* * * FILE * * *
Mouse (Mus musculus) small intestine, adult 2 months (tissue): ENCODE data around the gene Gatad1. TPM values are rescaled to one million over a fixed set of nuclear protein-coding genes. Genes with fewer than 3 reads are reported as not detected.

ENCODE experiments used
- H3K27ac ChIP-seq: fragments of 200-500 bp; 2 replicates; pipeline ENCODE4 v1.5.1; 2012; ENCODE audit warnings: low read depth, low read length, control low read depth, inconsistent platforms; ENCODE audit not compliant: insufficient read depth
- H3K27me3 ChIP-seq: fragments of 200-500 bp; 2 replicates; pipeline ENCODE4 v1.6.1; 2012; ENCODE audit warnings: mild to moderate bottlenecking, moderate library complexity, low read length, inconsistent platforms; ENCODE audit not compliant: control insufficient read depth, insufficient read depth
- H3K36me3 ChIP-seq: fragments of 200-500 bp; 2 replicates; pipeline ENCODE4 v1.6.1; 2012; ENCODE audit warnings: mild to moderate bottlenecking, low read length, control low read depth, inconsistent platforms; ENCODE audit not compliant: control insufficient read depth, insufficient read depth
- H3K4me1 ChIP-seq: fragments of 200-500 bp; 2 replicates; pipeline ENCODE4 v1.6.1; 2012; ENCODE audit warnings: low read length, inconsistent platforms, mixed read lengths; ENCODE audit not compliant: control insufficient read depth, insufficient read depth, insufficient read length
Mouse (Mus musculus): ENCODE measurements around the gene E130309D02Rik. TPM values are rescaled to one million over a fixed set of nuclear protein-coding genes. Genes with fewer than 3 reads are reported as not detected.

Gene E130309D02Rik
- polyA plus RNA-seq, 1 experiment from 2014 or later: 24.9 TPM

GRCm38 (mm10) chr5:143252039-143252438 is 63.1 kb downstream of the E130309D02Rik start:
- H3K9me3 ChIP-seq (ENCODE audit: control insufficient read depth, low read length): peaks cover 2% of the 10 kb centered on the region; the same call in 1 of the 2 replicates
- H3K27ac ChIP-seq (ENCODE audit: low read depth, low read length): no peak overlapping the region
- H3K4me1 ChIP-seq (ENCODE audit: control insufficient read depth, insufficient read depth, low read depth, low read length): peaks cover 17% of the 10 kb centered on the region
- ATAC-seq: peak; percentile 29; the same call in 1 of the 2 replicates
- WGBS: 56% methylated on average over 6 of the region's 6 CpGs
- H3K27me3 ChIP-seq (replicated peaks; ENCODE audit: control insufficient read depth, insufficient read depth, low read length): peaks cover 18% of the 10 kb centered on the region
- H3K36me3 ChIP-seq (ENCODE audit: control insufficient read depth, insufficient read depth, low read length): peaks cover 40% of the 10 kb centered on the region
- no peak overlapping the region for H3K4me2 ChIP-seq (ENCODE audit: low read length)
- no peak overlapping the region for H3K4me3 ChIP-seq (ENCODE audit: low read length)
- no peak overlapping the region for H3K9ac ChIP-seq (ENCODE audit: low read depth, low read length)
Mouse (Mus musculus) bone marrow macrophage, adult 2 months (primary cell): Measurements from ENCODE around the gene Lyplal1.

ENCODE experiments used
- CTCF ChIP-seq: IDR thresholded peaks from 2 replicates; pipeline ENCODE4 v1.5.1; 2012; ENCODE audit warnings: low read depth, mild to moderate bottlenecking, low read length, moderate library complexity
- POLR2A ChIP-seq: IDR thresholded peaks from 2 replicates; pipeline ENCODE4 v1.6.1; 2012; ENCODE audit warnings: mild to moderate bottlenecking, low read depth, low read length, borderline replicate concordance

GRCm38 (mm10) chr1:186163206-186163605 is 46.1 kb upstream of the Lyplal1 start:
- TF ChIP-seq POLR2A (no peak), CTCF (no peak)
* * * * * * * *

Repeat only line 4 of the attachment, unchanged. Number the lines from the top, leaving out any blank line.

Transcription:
- H3K27me3 ChIP-seq: fragments of 200-500 bp; 2 replicates; pipeline ENCODE4 v1.6.1; 2012; ENCODE audit warnings: mild to moderate bottlenecking, moderate library complexity, low read length, inconsistent platforms; ENCODE audit not compliant: control insufficient read depth, insufficient read depth